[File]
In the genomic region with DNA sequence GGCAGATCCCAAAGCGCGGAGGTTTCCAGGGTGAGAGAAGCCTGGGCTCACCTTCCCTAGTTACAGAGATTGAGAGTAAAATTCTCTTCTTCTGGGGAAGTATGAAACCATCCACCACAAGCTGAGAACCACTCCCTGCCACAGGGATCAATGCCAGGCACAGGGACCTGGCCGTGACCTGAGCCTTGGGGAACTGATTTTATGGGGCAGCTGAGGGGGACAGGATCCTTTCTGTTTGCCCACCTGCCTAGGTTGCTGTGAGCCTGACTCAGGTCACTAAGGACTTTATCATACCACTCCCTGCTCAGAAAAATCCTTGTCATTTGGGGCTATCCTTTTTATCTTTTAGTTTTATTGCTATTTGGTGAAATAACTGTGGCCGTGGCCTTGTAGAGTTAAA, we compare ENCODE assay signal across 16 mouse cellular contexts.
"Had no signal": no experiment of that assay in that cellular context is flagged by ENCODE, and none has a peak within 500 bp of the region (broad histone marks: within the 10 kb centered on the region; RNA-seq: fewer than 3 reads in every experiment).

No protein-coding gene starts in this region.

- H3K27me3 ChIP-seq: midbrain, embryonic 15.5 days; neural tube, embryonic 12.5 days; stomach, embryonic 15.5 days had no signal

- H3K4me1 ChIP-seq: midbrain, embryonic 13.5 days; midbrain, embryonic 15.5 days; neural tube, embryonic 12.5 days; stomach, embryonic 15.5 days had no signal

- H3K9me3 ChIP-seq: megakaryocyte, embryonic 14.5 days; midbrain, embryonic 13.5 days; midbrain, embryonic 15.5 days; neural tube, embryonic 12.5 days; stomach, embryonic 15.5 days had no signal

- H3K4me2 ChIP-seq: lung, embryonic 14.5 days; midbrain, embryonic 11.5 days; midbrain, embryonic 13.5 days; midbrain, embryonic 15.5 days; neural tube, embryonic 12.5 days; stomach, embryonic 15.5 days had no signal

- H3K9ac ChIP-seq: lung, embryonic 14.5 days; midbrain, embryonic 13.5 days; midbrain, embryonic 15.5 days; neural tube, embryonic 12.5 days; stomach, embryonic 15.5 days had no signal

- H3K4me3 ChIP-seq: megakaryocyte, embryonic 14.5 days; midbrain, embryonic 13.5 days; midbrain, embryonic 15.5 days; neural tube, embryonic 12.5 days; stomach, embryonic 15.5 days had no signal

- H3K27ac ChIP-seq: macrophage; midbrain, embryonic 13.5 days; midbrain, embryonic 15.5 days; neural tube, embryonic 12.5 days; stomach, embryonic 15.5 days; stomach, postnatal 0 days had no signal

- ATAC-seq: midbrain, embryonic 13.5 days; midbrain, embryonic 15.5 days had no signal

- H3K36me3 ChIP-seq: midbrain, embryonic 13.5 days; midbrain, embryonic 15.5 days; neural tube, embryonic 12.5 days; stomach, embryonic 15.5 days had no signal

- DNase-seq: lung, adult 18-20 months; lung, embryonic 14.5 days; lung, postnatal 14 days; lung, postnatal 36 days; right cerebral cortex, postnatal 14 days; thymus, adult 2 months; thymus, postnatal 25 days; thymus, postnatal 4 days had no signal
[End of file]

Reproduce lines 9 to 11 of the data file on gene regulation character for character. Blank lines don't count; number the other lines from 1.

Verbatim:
- H3K4me3 ChIP-seq: megakaryocyte, embryonic 14.5 days; midbrain, embryonic 13.5 days; midbrain, embryonic 15.5 days; neural tube, embryonic 12.5 days; stomach, embryonic 15.5 days had no signal

- H3K27ac ChIP-seq: macrophage; midbrain, embryonic 13.5 days; midbrain, embryonic 15.5 days; neural tube, embryonic 12.5 days; stomach, embryonic 15.5 days; stomach, postnatal 0 days had no signal

- ATAC-seq: midbrain, embryonic 13.5 days; midbrain, embryonic 15.5 days had no signal